So I’m less than one paragraph, not even a full line into Rule 34 and I read, “…and you’re coming to the end of your shift on the West End control desk”. I bite down on a sudden surge of frustration that threatens to overwhelm me.
The thing I disliked the most about the previous book by Charles Stross, Halting State, was the use of the second person perspective. “You’re” is the seventh word in this novel. A quick scan of the rest of the book seems to indicate the entire thing is written from my own point of view. I lose a fraction of a millimetre of enamel as my molars grind against each other in an involuntary expression of irritation, then I wrestle control of those muscles back from my subconscious.
I unclench. This is Stross’s second book in this universe, maybe he got better at using the second person and somehow it’s going to feel a little less like someone’s scratching the surface of my brain and then smearing tabasco on it.
What is Rule 34, anyway? Is there a rule 33? Turns out that Rule 34 is an internet meme, so we’re going to need to know what one of those is too. Rule 34, or the 34th rule of the internet, states that pornography or sexually-related material exists for every conceivable content, somewhere. In Stross’s universe, the Rule 34 police unit trawls and monitors the most disgusting things on the internet in an attempt to police the overspill of the aforementioned imaginative horrors into the real world.
Given that the world itself seems replete with filth of every conceivable kind, the unit is somewhat overtaxed, all the more so since it’s considered a not-very-good-place to be assigned, so it’s long on deliverables and short on talent.
The local police force (because we’re in Edinburgh, in an independent Scotland), is suddenly dealing with a very twisted and somewhat revolting death caused – it would seem – by foul dealings of a very technologically sophisticated kind, and this death turns out to be the small and phallically-protruding tip of an iceberg of mammoth proportions.
By the time I’ve understood all this, my subconscious has more or less made peace with the second person perspective, but every time I put the book down and pick it up again, the shock of (self?) recognition causes my sense of style to grumble indignantly and I’m running the risk of a premature enamel shortage.
I find the book hard going. The Scottish dialect is deliberately kicking the glass house of story immersion and reminding me I’m turning the (virtual) pages of a (digital) book. As cracks appear in my acceptance of Stross’s reality, only a lifetime of polite upbringing prevents me from cursing the author by name for his love affair with phonetic spellings of accents that hail from beyond Hadrian’s wall. Nevertheless, I soldier on.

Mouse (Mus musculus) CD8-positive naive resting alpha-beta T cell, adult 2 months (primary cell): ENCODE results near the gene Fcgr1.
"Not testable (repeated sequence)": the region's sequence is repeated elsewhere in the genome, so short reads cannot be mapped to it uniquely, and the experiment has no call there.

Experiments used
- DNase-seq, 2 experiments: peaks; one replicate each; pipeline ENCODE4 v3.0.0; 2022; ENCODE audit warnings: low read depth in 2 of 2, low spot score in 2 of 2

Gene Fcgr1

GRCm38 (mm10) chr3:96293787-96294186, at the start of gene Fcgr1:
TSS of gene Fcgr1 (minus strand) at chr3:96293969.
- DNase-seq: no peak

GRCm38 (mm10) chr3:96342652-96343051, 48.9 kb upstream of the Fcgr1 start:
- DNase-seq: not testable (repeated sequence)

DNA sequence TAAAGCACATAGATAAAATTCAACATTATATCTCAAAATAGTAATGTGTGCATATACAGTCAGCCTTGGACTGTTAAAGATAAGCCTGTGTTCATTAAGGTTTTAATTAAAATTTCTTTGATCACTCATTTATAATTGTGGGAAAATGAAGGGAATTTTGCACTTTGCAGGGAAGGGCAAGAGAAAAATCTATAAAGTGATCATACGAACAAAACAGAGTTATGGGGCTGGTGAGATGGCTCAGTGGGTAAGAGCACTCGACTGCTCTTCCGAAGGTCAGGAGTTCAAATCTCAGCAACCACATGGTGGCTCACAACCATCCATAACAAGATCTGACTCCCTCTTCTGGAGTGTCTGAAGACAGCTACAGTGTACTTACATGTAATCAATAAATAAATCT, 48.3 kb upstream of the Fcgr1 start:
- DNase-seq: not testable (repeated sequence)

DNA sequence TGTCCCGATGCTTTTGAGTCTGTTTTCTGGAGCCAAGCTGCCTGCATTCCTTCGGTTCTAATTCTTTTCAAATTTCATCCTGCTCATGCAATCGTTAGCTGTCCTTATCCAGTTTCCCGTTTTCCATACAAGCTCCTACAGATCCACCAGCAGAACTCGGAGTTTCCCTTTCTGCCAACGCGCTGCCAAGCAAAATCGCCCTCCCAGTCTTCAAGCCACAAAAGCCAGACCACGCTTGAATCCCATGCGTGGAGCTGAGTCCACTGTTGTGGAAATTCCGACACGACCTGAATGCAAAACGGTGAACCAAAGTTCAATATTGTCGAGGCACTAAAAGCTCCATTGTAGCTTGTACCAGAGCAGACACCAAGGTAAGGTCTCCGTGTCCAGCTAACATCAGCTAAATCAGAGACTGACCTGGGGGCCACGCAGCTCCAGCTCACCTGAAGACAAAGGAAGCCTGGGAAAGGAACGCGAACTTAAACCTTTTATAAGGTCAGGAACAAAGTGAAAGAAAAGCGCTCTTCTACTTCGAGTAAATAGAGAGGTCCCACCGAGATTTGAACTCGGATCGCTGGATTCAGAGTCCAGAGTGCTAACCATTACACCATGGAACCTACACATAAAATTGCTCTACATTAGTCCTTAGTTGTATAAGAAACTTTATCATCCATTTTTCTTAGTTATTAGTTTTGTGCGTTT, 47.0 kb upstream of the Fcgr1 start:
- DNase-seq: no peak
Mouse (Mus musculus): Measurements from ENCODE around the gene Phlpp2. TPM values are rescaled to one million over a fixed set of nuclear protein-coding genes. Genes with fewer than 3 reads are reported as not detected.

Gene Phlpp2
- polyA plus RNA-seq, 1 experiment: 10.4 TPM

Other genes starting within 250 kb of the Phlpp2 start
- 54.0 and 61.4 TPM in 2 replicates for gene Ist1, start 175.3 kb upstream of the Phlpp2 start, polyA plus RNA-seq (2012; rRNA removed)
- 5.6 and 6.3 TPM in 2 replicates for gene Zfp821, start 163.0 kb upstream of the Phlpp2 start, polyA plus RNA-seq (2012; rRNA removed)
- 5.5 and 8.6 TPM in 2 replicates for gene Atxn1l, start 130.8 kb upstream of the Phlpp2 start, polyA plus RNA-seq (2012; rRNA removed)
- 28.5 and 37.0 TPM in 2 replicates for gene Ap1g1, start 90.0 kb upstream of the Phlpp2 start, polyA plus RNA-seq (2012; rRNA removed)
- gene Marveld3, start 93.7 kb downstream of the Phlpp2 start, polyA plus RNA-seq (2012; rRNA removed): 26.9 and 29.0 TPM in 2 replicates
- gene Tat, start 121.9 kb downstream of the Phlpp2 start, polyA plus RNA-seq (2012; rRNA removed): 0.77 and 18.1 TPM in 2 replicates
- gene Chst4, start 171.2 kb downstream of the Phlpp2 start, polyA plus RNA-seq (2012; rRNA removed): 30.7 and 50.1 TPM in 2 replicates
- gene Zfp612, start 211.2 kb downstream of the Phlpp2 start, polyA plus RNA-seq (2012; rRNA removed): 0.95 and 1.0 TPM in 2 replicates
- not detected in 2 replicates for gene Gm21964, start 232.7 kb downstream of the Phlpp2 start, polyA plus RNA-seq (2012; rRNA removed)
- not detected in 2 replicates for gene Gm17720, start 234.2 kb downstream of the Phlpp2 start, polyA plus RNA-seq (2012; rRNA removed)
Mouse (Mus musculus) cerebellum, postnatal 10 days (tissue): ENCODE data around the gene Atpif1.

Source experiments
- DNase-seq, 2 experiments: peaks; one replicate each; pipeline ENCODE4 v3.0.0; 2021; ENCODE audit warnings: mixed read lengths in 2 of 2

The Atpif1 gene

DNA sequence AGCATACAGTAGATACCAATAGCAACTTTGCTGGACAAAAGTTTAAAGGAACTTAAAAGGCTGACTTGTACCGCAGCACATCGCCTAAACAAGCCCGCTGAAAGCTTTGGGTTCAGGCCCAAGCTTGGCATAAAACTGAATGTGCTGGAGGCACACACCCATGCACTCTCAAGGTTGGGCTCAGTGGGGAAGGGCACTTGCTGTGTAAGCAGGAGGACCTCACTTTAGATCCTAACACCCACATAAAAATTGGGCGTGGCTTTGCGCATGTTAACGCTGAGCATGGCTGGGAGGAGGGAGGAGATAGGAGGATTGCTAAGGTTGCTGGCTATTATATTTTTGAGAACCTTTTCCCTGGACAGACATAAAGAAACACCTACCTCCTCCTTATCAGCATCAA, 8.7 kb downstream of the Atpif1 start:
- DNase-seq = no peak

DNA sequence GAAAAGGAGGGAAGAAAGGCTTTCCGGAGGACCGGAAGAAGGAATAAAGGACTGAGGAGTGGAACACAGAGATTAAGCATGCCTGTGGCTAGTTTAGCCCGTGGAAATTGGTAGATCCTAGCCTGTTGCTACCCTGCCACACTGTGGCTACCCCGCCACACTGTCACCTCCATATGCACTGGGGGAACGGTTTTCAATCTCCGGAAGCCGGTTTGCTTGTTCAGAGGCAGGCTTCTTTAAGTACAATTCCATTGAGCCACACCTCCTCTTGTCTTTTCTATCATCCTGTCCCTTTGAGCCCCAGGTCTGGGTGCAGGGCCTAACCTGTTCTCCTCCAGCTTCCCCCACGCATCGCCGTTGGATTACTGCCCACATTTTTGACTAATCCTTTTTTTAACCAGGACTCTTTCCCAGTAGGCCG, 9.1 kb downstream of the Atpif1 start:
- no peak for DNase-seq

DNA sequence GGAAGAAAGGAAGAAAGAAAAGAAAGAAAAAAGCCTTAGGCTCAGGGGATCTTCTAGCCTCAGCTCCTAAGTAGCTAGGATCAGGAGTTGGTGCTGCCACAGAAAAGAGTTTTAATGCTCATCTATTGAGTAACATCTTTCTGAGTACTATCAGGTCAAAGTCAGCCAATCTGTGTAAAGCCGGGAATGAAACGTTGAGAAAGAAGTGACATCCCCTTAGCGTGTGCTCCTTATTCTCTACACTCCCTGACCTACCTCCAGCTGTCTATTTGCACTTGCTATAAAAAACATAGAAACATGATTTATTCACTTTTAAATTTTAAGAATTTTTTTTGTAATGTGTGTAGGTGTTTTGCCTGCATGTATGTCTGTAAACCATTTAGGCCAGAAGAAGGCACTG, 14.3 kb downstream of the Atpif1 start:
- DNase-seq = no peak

Somehow, two thirds of the way through the book, I find that I am closer to the end than I thought, and that I am anticipating the dénouement. A short period of life spent in Glasgow many years ago perhaps makes the style more approachable for me than some, and the interaction between new technology and the people in Stross’s universe is, after all, very well thought through. Oh God, am I actually enjoying this now?
I’m almost bitter that I’ve been tricked into liking a book written in the second person (actually a great variety of second persons that get quite confusing at times, you might want to dial it down a bit next time). I’m also, to my immense distaste, accepting the fact that some of the characters would have been impossible to understand had we not been put into their heads (thankfully with some editing-out of the more repulsive thoughts). Therefore the use of the second person does – am I actually agreeing with this? – serve a real purpose here.
The final page flickers briefly across my eReader as I swipe from right to left and I’m presented with a list of other books by Charles Stross. What? That’s how it ends? Also: steady on, I’ve bought two of his books already, one thing at a time. But here’s the thing: while I had a hard time with it to start, and it clearly required more effort than many books to get into, against all expectations, I actually enjoyed this. Despite some story elements that are – to say the least – quite disturbing.
The story doesn’t end so much as fall off the edge of a cliff, with a deus-ex-machina-esque wrap-up that’s almost as sudden and unexplained as Don Juan taking the statue’s hand for a one-way trip to hell. I realise I’m not sure what the motivation of some of the characters really is, or that I have fully understood what happened, or even if I have enough information to attempt a full understanding.
But this doesn’t matter, because the story was actually less important than the people who inhabit it. The mystery we’re following is too convoluted to lend itself to a casual understanding, and too much is left unexplained (especially to a financially-trained person) for it to hang together nicely, but by the end, I was in it for the scenery, I wanted to know what happened to the characters, and I was just enjoying the descriptions of how the technology changes our interactions with the world around us, and with each other.